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11. Sending commands to clients

It is generally not possible to send commands to clients, because the client does not listen on the network (the client needs root privileges to perform its tasks, and you don't want a root network daemon).

However, it is possible to send a command if and when a client connects to deliver a message. As of version 1.8.0, clients use a new version of the client/server protocol, which includes a set of pre-defined commands that are understood by the client. Currently implemented are RELOAD to reload the configuration, SCAN to request a file system check (ouside the regular schedule), and STOP to terminate the client.

Pre-1.8.0 clients, or clients build with the (optional) old protocol version, will simply ignore such commands.

11.1. Communicating with the server

As of version 1.8.0, yule can send a command to a client if and when a client connects to deliver a message, e.g. a timestamp message (clients are not listening on the network, and thus commands can only be sent together with the confirmation when a message is received).

Of course the server needs to know which (if any) command to send. Therefore it can open a unix domain socket upon startup (in the same directory as the PID file). Opening this command interface must be requested explicitely with the option SetUseSocket= yes (in the [Misc] section).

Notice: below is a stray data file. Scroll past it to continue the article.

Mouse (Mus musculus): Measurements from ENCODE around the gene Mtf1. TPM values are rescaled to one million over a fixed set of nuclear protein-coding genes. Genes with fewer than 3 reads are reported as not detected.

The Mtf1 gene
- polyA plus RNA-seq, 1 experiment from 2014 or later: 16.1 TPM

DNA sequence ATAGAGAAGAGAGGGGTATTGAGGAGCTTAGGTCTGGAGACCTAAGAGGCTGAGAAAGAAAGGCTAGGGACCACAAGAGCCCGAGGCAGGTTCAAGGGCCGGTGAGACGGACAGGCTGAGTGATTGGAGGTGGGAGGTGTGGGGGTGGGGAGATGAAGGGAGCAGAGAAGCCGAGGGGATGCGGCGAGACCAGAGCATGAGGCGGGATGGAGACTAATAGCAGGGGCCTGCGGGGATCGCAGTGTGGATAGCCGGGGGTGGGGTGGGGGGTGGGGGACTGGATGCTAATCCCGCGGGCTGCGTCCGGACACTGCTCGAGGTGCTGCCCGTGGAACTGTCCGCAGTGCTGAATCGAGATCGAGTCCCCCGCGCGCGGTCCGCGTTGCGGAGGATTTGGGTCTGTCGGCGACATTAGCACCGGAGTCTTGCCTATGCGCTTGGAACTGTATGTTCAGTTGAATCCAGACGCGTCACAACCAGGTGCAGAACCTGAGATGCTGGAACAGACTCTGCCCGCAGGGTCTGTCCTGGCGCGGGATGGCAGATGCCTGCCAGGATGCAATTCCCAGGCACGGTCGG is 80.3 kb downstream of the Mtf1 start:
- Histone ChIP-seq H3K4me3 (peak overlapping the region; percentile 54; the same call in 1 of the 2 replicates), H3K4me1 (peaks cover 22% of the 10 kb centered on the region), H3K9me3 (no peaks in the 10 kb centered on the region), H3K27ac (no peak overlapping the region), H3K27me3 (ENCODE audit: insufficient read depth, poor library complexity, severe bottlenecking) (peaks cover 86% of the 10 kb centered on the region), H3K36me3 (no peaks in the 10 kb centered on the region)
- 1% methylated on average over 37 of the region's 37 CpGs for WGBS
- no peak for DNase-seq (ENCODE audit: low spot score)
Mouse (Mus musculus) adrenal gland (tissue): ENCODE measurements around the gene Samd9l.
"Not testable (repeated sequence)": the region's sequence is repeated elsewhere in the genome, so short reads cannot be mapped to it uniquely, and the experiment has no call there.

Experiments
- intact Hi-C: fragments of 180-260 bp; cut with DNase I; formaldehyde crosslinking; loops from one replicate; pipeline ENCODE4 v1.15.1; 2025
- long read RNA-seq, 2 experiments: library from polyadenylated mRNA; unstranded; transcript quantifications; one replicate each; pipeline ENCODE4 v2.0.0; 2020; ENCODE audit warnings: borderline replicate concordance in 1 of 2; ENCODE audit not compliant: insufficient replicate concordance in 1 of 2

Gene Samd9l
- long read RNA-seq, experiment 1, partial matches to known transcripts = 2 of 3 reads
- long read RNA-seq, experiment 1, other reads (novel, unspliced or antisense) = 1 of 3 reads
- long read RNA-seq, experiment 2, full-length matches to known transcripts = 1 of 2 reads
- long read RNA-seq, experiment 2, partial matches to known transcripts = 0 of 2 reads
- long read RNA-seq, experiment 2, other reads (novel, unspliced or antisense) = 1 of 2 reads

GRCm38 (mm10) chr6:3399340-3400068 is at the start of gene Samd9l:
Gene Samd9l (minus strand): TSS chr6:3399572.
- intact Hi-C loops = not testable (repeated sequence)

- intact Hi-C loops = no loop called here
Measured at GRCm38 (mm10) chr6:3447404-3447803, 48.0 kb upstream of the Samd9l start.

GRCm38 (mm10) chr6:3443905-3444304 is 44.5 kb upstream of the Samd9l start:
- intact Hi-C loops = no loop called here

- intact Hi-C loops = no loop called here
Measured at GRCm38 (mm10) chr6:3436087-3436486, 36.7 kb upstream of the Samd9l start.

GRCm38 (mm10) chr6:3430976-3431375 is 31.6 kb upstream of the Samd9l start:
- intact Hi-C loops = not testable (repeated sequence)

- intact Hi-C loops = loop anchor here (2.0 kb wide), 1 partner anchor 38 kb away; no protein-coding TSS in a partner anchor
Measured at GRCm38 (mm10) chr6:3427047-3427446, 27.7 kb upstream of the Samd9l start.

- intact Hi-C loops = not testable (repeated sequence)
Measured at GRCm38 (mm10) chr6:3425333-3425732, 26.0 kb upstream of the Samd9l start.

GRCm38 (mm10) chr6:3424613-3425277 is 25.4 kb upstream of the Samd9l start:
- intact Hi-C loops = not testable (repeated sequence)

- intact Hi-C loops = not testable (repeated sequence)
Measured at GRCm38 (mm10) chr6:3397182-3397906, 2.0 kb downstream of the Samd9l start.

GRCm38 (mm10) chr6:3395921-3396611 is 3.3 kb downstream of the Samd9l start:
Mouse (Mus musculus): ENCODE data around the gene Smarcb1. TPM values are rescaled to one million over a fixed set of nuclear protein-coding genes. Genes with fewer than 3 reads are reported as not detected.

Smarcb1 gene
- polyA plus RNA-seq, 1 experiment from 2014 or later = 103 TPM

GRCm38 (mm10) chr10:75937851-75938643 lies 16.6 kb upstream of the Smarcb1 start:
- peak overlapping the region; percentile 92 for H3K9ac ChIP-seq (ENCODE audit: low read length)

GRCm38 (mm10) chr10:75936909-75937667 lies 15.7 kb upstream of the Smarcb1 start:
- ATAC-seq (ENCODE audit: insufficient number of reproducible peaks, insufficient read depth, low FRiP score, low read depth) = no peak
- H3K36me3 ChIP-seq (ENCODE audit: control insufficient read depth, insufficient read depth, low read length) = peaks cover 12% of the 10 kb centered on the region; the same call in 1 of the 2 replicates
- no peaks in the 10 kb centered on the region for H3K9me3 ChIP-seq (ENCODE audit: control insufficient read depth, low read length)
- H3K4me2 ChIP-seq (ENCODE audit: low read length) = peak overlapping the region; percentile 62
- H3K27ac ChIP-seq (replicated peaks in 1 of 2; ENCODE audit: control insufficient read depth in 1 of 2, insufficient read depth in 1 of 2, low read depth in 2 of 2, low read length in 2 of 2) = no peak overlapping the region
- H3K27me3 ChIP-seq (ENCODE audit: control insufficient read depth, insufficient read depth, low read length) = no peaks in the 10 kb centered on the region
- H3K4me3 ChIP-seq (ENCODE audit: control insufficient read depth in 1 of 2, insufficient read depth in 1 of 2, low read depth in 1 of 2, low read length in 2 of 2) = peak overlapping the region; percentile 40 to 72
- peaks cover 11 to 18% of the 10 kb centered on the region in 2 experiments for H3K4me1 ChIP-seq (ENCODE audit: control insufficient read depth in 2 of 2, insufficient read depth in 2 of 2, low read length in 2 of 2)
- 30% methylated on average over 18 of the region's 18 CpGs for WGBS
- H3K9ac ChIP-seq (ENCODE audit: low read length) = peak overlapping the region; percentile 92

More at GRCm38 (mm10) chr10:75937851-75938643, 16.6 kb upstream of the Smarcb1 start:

A separate application yulectl is compiled together with the server that provides a command-line interface to access this facility. Use yulectl -h for help.

11.2. Authenticating to the server

There are two methods to authenticate to the server. If supported by the OS, authentication is done by passing the credentials of the socket peer to the server (this is a special feature of unix domain sockets), and requiring the UID of the the socket peer (i.e. the user using the yulectl program) to match a UID as set with the SetSocketAllowUid= UID option (default is 0, i.e. only root can use the interface).


If passing credentials over the socket is supported by the OS, it is not possible to fake these credentials - they are supplied by the kernel. Therefore, the server can rely on the fact that the user process writing to the socket has indeed the UID passed via the socket. Thus, the access rights to the socket are basically not important (on some systems, they are not even recognized/respected at all).

As of version 1.8.12, if (and only if) passing credentials over the socket is not supported, you can specify a password with the SetSocketPassword= password option. The password must be 14 characters or less, and must not include the '@' character.

Of course you must supply the password to yulectl if you want to communicate with the server. To do so, create a file .yulectl_cred in your home directory, and place the password there.


Password authentication is not supported if the OS supports the aforementioned method. You can use yule -v to find out which of the two authentication methods is supported.

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